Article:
All the interruptions, taunts and empty bombast from President Donald Trump during his first debate with Joe Biden left little room for actual discussion of major issues, from the coronavirus pandemic to U.S. foreign policy. Lost especially amid all the noise was climate change, which looms as an existential threat to life in this century. Climate change was only briefly mentioned in last month’s debate, when it was peculiarly framed.
For a challenge this important, the battle lines were oddly drawn around questions of extremism. Trump, as unserious as ever, boasted vaguely about the quality of America’s “beautiful” and “crystal clean” air and water, despite having rolled back practically every environmental provision he could. Trump suggested that if elected, Biden would squander trillions of dollars in a misguided effort to address an overrated problem. Biden, for his part, mostly took the bait. To be sure, he argued, climate change was the challenge of our times, but that didn’t mean he would be a radical. In fact, as long as the short exchange with Trump lasted, Biden was at pains to separate himself from progressive Democrats in Congress who have campaigned for a transformational set of climate policies they call the Green New Deal.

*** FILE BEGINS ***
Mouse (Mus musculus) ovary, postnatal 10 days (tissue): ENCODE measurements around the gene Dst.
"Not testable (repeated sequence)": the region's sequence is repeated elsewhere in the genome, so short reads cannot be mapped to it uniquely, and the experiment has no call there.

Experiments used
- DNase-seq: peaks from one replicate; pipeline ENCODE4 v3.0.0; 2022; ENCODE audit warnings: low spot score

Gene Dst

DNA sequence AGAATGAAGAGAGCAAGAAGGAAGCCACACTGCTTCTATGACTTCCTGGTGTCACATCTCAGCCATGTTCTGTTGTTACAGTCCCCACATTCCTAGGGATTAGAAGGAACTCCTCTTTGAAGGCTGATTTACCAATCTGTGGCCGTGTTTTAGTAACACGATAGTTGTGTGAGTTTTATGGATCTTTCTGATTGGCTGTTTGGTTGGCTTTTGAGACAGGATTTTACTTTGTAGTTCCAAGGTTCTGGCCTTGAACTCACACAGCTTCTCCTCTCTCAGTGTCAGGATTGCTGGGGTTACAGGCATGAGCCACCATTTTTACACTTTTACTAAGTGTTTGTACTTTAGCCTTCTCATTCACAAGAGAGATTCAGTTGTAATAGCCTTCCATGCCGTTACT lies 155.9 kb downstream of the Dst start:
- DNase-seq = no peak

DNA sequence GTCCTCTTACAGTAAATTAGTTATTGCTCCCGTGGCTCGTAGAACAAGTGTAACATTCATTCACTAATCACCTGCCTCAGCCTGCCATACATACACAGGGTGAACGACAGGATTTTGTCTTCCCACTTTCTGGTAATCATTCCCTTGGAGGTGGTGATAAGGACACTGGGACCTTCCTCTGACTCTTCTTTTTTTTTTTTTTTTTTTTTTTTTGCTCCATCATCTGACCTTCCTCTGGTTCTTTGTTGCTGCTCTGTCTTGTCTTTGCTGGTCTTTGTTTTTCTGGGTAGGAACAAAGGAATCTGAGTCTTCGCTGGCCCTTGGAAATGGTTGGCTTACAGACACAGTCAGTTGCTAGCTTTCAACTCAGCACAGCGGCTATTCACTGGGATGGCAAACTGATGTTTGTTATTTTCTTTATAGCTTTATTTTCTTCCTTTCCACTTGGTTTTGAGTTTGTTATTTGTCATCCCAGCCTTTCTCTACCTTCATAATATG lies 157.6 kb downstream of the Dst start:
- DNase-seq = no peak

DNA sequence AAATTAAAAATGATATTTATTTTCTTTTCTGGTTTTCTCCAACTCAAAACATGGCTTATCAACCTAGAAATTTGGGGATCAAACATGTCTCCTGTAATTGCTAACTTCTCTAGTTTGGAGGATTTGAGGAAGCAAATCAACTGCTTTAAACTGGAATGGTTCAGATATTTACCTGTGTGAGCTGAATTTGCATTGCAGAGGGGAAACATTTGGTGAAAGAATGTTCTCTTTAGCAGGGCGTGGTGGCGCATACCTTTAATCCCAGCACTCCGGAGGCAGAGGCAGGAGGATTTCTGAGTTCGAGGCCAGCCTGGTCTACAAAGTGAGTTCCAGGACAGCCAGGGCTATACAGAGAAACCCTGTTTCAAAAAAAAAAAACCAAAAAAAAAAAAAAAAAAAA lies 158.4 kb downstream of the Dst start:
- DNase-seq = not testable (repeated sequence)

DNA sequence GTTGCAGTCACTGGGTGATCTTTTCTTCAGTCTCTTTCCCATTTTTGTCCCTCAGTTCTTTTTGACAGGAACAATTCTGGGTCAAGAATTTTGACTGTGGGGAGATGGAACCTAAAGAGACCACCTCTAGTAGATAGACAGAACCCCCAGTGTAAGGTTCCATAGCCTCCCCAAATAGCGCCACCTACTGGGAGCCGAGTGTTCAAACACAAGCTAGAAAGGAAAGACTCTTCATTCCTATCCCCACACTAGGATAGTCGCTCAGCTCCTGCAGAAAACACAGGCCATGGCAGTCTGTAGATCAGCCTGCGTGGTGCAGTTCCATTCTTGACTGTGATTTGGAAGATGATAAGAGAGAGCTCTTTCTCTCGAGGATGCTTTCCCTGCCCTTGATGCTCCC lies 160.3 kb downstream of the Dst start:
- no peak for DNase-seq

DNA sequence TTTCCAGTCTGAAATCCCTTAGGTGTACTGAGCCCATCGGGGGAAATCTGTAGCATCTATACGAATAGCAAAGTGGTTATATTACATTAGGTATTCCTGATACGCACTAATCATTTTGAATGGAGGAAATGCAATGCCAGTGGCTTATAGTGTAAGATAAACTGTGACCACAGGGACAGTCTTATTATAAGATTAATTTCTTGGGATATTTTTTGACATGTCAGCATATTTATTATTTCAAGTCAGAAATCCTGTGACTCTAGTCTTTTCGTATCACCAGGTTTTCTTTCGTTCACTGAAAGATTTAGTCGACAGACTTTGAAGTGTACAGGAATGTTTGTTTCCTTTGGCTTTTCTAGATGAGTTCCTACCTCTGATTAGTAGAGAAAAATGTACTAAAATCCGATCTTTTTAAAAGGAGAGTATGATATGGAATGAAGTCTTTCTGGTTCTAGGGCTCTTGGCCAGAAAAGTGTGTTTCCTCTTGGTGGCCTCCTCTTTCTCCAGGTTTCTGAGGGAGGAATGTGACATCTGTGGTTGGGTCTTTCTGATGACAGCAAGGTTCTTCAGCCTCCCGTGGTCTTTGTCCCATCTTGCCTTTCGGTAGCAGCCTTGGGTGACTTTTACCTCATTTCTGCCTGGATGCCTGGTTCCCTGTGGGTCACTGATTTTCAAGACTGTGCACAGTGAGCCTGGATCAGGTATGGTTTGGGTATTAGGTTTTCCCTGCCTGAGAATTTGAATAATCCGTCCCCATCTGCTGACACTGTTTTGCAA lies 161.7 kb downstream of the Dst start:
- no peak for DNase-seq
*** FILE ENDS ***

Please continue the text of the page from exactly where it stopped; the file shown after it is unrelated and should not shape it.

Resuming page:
If Trump is somehow able to pull off a surprise and win reelection on Nov. 3, even though he continues to downplay the pandemic despite being hospitalized after contracting COVID-19, it is a safe bet that the United States will keep actively minimizing the threat of climate change. With a second term, Trump will surely keep promoting old and heavily polluting energy industries, weakening environmental regulations and even punishing states, like California, that enact their own green agendas.